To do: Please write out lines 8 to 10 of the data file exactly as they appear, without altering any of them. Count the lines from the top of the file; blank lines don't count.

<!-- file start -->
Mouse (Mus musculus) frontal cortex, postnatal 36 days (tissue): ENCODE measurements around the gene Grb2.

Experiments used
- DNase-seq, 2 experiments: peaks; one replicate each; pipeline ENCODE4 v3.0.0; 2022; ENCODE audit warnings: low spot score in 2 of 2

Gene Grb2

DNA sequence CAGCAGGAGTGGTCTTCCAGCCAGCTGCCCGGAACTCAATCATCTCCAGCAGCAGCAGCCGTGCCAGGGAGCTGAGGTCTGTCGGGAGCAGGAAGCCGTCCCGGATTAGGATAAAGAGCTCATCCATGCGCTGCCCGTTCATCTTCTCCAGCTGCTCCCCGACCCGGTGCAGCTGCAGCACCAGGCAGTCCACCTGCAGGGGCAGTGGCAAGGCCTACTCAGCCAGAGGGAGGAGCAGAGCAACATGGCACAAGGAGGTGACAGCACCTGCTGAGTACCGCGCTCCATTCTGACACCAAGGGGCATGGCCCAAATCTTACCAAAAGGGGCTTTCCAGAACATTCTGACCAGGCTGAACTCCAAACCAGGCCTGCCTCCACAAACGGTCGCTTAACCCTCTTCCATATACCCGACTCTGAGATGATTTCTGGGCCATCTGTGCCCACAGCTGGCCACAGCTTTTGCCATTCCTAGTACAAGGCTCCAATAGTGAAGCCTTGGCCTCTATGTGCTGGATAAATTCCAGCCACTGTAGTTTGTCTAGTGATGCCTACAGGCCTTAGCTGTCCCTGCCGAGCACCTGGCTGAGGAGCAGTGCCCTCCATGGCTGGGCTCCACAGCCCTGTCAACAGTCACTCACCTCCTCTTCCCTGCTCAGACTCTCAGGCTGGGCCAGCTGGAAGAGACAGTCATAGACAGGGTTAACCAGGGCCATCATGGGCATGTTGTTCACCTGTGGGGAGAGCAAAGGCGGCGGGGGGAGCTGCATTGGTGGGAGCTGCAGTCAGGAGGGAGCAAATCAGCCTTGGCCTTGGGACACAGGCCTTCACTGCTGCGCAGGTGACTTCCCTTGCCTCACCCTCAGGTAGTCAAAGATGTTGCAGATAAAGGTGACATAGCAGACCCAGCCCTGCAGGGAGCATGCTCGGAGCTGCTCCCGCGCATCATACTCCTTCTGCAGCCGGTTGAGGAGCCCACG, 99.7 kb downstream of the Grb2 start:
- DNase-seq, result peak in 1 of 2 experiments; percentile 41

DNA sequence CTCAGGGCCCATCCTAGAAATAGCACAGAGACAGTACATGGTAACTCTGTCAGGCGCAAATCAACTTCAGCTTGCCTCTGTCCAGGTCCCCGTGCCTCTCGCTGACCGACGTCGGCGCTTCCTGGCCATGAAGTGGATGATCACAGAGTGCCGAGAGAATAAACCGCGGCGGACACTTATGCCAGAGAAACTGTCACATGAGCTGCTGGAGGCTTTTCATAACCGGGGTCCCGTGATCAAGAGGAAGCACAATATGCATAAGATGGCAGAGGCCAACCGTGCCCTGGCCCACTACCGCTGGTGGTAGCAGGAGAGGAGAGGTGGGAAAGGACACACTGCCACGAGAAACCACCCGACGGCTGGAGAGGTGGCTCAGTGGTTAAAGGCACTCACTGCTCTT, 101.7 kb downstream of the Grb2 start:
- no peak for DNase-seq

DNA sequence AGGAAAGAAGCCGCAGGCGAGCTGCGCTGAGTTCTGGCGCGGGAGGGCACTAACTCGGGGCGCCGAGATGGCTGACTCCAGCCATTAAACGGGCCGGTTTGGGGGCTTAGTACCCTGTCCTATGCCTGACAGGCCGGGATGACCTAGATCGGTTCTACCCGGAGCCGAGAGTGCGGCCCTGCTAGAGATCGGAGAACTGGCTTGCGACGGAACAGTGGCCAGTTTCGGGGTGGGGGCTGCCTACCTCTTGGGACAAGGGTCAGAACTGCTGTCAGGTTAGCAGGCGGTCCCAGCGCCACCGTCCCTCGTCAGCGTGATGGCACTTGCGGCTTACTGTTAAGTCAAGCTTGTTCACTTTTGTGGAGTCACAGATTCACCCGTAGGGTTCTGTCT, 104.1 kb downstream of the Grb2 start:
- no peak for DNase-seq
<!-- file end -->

- no peak for DNase-seq

DNA sequence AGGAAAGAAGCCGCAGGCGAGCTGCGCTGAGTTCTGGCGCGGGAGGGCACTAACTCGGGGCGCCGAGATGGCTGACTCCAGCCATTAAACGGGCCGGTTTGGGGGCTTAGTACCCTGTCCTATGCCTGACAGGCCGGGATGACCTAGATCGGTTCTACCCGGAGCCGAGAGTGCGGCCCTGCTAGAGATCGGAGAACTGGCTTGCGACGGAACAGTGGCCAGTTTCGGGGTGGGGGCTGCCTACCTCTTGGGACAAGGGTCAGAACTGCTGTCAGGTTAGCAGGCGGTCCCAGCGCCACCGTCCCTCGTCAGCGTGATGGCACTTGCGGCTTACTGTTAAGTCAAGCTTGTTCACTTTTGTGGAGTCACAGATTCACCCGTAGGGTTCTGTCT, 104.1 kb downstream of the Grb2 start:
- no peak for DNase-seq